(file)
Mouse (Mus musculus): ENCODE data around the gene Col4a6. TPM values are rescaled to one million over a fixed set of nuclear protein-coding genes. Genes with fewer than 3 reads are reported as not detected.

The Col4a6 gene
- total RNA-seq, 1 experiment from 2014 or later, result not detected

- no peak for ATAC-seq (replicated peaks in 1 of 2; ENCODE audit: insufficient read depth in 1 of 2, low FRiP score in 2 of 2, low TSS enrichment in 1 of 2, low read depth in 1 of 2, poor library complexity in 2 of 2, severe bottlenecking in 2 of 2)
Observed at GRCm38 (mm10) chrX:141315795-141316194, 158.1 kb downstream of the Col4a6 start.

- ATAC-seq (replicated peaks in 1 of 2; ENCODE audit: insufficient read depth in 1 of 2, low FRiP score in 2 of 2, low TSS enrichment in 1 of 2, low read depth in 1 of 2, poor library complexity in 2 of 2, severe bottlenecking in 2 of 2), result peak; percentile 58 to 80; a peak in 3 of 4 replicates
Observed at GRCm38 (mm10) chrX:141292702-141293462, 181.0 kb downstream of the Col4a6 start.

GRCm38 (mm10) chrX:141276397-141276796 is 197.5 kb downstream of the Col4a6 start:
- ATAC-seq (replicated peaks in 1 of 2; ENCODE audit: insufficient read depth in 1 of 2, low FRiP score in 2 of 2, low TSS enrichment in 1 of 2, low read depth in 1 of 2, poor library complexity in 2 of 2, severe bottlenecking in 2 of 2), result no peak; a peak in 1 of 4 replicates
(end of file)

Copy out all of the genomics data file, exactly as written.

Mouse (Mus musculus): ENCODE data around the gene Col4a6. TPM values are rescaled to one million over a fixed set of nuclear protein-coding genes. Genes with fewer than 3 reads are reported as not detected.

The Col4a6 gene
- total RNA-seq, 1 experiment from 2014 or later, result not detected

- no peak for ATAC-seq (replicated peaks in 1 of 2; ENCODE audit: insufficient read depth in 1 of 2, low FRiP score in 2 of 2, low TSS enrichment in 1 of 2, low read depth in 1 of 2, poor library complexity in 2 of 2, severe bottlenecking in 2 of 2)
Observed at GRCm38 (mm10) chrX:141315795-141316194, 158.1 kb downstream of the Col4a6 start.

- ATAC-seq (replicated peaks in 1 of 2; ENCODE audit: insufficient read depth in 1 of 2, low FRiP score in 2 of 2, low TSS enrichment in 1 of 2, low read depth in 1 of 2, poor library complexity in 2 of 2, severe bottlenecking in 2 of 2), result peak; percentile 58 to 80; a peak in 3 of 4 replicates
Observed at GRCm38 (mm10) chrX:141292702-141293462, 181.0 kb downstream of the Col4a6 start.

GRCm38 (mm10) chrX:141276397-141276796 is 197.5 kb downstream of the Col4a6 start:
- ATAC-seq (replicated peaks in 1 of 2; ENCODE audit: insufficient read depth in 1 of 2, low FRiP score in 2 of 2, low TSS enrichment in 1 of 2, low read depth in 1 of 2, poor library complexity in 2 of 2, severe bottlenecking in 2 of 2), result no peak; a peak in 1 of 4 replicates